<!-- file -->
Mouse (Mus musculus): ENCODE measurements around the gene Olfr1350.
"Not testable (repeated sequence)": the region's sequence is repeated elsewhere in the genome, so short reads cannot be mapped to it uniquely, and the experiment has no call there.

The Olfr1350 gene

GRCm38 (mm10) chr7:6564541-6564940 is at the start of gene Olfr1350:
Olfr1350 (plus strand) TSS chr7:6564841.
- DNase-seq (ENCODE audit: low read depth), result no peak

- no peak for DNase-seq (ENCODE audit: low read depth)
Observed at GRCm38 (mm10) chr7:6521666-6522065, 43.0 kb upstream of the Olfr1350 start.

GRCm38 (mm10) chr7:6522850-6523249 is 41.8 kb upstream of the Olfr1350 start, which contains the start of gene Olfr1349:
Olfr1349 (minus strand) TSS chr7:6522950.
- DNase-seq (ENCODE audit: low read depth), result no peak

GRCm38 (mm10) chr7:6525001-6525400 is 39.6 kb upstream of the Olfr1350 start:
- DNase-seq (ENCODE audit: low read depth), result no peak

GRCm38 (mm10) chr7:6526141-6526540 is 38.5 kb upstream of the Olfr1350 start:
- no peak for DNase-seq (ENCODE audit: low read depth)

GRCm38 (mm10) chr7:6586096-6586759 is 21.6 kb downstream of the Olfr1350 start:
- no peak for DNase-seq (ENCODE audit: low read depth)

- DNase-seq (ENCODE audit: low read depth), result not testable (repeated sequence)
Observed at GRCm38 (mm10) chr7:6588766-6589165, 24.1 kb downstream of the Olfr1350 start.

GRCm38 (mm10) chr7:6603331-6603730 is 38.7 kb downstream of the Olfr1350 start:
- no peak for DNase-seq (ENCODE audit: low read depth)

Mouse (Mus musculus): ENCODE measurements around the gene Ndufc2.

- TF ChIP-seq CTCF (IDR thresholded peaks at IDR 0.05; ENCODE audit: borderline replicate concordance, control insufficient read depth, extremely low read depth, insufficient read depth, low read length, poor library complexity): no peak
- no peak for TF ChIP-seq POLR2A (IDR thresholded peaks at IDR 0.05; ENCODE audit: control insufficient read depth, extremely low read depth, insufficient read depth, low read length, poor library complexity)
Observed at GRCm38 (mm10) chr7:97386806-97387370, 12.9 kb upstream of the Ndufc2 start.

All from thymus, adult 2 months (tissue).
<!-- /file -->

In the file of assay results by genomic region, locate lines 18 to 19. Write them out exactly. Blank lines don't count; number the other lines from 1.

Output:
- DNase-seq (ENCODE audit: low read depth), result not testable (repeated sequence)
Observed at GRCm38 (mm10) chr7:6588766-6589165, 24.1 kb downstream of the Olfr1350 start.